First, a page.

You need look no further than Malmo for some of Sweden's hot food and drink trends. Scandinavians drink the most coffee per head in the world, so it's no surprise that small roasteries are popping up all over the country. At the hip Solde Kaffebar, former baristas Johan Carlstrom and Jonas Westesson serve espresso from beans they source, blend and roast themselves in their facility on the outskirts of the city. We're served "natural" unfiltered wines made from hand-picked organic grapes at Algarnas Tradgard and Bastard, but they're also available at Belle Epoque bar and Restaurang Mrs Brown. If you're serving organic food, logic dictates that the wines should also have a minimal amount of human intervention; however, the sometimes cider-like results are not always pleasing.

One of the driving forces behind Sweden's new naturalistic approach is professional forager Roland Rittmann, who conducts foraging expeditions by prior arrangement. We visit him at his farmhouse in Anderslov, about 35km south-east of Malmo. Over coffee and traditional home-made cinnamon buns in the garden, Rittmann explains how, after retiring from teaching in the early 2000s, he returned to his childhood fascination with the land and began collecting and selling wild mushrooms. Since creating his Jordnara Natur & Kultur company in 2004, Rittmann now supplies most of the top chefs in Sweden with wild leaves, berries and blooms. Nosing around his storeroom is a fascinating experience and we get to taste sea arrow grass, bird grass, white dead nettle and goutweed.

The founding of his company coincided with the publication of the New Nordic Cuisine manifesto by Danish food entrepreneur Claus Meyer and 12 leading chefs of the region who agreed to "express the purity, freshness, simplicity and ethics we wish to associate with our region" and "base our cooking on ingredients and produce whose characteristics are particularly excellent in our climates, landscapes and waters".

In 2005, the manifesto was adopted by the Nordic Council of Ministers to develop the aims "into a lifestyle which will be better for nature, for people and for Nordic society as a whole" and which funds Nordgen, an organisation dedicated to the safeguarding and sustainable use of plants, farm animals and forests.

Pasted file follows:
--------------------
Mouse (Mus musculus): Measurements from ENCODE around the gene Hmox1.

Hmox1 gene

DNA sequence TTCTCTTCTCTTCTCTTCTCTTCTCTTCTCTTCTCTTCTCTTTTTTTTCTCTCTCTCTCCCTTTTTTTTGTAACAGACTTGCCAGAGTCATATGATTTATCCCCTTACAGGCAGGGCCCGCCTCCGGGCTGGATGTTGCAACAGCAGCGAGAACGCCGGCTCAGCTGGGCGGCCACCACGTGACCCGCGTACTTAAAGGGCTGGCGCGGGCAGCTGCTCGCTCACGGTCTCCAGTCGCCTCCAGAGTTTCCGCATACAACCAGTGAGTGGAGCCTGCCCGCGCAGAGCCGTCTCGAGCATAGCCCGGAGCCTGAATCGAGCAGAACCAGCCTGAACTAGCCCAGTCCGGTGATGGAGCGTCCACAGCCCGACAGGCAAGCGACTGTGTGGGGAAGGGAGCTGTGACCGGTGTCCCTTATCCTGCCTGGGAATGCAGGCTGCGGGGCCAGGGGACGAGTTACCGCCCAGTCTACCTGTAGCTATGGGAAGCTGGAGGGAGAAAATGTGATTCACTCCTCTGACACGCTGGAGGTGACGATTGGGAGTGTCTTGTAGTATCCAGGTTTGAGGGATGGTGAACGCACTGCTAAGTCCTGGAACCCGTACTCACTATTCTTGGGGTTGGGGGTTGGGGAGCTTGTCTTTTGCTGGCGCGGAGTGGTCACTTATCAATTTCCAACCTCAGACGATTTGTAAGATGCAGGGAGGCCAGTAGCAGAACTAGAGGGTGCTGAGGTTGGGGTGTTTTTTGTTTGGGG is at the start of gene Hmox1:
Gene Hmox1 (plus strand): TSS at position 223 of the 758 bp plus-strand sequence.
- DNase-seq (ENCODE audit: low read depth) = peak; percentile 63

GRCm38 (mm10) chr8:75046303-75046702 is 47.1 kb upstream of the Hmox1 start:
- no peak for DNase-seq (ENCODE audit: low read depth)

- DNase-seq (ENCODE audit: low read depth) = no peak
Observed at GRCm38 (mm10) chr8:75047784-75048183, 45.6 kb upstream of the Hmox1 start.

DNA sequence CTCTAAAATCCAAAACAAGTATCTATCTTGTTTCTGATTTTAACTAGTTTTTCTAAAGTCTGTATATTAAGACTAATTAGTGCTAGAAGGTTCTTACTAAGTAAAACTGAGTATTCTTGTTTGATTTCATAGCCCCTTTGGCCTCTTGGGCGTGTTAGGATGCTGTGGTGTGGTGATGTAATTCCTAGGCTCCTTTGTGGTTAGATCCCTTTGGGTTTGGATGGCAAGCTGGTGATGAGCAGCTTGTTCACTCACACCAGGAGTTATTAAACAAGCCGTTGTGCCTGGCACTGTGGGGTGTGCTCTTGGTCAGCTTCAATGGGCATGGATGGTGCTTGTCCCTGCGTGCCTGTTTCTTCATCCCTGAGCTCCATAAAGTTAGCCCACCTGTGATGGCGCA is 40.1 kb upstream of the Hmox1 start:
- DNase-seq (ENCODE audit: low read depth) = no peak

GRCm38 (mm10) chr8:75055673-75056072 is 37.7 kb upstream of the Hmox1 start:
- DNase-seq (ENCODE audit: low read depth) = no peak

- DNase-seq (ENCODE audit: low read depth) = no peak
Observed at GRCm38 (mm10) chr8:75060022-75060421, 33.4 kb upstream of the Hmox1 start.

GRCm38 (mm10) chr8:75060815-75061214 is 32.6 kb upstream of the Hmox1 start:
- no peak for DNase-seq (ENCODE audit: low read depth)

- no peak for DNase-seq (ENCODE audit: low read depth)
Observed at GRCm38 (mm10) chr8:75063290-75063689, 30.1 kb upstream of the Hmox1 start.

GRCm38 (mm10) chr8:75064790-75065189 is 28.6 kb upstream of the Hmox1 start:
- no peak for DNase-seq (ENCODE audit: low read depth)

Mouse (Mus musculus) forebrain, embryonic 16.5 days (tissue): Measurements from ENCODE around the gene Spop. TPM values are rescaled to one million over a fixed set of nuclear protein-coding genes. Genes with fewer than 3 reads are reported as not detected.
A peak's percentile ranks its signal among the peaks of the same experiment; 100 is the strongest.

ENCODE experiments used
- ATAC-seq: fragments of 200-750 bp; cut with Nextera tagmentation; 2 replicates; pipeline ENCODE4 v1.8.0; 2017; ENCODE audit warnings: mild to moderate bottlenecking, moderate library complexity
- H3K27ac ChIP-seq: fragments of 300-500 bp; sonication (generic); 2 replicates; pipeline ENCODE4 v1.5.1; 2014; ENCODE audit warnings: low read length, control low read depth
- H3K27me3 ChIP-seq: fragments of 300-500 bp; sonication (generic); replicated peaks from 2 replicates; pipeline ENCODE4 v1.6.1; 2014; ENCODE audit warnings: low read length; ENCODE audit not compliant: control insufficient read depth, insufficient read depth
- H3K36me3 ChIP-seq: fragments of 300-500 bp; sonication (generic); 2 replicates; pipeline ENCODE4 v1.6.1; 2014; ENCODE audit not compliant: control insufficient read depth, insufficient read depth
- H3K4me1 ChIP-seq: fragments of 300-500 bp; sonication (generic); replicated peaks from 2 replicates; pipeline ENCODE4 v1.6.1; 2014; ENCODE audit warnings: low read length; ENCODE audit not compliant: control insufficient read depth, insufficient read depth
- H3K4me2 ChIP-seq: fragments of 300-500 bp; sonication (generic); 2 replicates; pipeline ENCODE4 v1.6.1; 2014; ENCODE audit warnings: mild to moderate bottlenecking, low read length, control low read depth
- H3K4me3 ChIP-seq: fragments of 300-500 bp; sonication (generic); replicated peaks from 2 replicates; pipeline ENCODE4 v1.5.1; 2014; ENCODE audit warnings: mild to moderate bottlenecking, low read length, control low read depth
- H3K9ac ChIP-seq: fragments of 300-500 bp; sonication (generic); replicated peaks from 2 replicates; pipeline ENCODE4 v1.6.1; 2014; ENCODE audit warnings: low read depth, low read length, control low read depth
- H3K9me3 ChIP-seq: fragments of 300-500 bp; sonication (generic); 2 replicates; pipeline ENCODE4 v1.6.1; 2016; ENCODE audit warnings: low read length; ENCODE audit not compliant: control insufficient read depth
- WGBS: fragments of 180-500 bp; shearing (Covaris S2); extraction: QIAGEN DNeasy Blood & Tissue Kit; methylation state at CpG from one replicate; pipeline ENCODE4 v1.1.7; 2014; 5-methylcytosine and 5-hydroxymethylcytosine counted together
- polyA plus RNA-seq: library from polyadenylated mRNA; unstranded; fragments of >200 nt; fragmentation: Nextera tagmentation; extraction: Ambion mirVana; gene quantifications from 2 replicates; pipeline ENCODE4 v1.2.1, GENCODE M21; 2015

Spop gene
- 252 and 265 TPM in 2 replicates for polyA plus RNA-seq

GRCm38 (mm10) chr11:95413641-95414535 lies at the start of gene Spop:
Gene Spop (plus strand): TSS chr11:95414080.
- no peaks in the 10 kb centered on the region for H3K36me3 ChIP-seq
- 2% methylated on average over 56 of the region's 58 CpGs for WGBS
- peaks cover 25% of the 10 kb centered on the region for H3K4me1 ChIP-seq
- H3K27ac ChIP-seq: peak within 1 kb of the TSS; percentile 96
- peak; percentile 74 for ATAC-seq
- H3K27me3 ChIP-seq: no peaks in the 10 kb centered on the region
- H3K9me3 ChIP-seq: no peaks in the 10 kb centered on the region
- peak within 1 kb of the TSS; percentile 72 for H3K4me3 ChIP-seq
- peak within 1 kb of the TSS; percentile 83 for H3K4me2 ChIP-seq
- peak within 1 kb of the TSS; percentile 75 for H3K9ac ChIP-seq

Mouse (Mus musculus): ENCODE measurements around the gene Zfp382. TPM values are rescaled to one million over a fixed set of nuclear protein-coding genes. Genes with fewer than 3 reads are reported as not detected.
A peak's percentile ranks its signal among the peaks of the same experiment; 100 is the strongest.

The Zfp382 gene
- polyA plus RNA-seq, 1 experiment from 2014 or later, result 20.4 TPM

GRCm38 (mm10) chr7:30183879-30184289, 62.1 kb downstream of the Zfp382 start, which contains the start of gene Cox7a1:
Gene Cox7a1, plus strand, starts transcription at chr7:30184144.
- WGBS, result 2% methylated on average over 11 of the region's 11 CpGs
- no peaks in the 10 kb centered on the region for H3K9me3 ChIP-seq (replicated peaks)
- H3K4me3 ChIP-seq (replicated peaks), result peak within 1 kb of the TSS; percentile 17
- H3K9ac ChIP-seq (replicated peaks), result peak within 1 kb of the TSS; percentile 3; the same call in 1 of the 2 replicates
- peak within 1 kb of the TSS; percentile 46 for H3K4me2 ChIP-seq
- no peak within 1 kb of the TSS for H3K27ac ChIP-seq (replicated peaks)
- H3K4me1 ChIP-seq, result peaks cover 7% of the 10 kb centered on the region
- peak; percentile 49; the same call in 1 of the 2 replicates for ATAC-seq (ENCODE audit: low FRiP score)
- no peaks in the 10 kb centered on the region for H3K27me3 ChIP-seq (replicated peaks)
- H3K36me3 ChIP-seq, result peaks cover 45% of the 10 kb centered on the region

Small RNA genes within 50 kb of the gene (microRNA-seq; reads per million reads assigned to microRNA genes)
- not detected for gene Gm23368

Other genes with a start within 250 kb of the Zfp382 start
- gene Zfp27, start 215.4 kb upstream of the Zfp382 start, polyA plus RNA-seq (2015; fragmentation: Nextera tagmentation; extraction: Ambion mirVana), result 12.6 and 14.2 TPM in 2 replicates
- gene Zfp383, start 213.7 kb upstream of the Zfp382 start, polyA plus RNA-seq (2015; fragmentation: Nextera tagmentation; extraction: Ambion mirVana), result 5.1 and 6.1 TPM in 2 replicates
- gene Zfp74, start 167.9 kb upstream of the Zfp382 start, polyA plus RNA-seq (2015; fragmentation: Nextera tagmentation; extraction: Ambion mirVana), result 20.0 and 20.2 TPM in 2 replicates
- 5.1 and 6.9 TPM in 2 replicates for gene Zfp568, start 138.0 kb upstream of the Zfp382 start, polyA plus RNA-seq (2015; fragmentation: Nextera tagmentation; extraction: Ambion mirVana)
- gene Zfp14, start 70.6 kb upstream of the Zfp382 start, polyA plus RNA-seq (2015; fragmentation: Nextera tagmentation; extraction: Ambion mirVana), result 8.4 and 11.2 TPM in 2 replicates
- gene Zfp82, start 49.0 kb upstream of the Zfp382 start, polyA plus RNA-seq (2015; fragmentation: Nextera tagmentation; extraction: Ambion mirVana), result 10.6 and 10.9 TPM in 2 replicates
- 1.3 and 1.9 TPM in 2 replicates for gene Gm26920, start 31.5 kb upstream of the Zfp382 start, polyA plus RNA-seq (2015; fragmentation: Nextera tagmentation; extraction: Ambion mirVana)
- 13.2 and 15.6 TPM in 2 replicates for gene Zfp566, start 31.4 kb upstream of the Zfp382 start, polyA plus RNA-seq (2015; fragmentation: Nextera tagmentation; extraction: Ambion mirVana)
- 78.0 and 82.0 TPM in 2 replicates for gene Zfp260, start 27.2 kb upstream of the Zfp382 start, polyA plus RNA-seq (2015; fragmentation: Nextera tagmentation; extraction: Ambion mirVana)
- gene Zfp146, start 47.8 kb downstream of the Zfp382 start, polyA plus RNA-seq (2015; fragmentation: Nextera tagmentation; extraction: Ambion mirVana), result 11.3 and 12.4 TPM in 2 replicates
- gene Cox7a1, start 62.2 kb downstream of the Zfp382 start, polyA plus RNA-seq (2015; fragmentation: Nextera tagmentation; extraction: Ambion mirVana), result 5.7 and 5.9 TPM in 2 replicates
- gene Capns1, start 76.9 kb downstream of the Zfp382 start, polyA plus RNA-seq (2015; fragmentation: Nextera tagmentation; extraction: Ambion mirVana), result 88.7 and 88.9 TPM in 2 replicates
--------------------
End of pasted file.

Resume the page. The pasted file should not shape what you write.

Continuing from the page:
We're treated to a tour around the head office and plant bank in Alnarp, just north of Malmo. Head of the seed laboratory, Simon Jeppson, shows us the collection of more than 29,000 different live samples of Nordic cultural plants from about 325 different species. They're stored, dried and frozen in vacuum sealed bags in what look like dozens of domestic fridges. Along with the Nordgen's extensive gardens where they cultivate rare species, it's a valuable resource for chefs.

Travelling on to Sweden's south coast, past fields of rape and rolling green hills, we get to commune not only with nature but with history too. On the hills above the village of Kaseberga, overlooking the Baltic Sea, we eat pickled herring and drink akvavit in the centre of the 59 boulders that form Ales Stenar, a "stone ship" ancient burial site. The food comes courtesy of chef Anders Vendel whose eponymous restaurant is in the harbour below. We eat cod served with seaweed and a surprisingly delicious porridge made from rye bread, and pears poached in seawater served with caramel ice cream. Afterwards, Vendel shows us around his on-site bakery, where he makes superb sourdough, rye bread and surdegs knacke, a type of crispbread.

The small harbour is also home to Ahl's Rokeri where the glass-fronted display counter heaves with an incredible array of mahogany-coloured smoked fish, including mackerel flavoured with paprika and herring smoked with Thai flavours.

We even find nature on the outskirts of Stockholm. As we arrive at Mistral, a tiny restaurant in the suburb of Enskededalen, we spot a deer in the distance. Perhaps it was running away from chef Fredrik Andersson, worried it would end up on his menu. But the bearded and pony-tailed chef seems far too gentle a soul to harm a living thing.

The meal isn't meat-free. The succession of beautifully arranged plates includes poached veal heart served with nettles crisped in salty butter and pickled and dried onions, and veal neck served with whole baked garlic. But the real emphasis of Andersson's "modern ecological gastronomy" is on vegetables, so that means cucumber marinated in hemp oil with rosehip, rhubarb, lingonberries and duck fat vinaigrette and mangel (beet) leaf with radish, salted dried perch roe and wild flowers and herbs.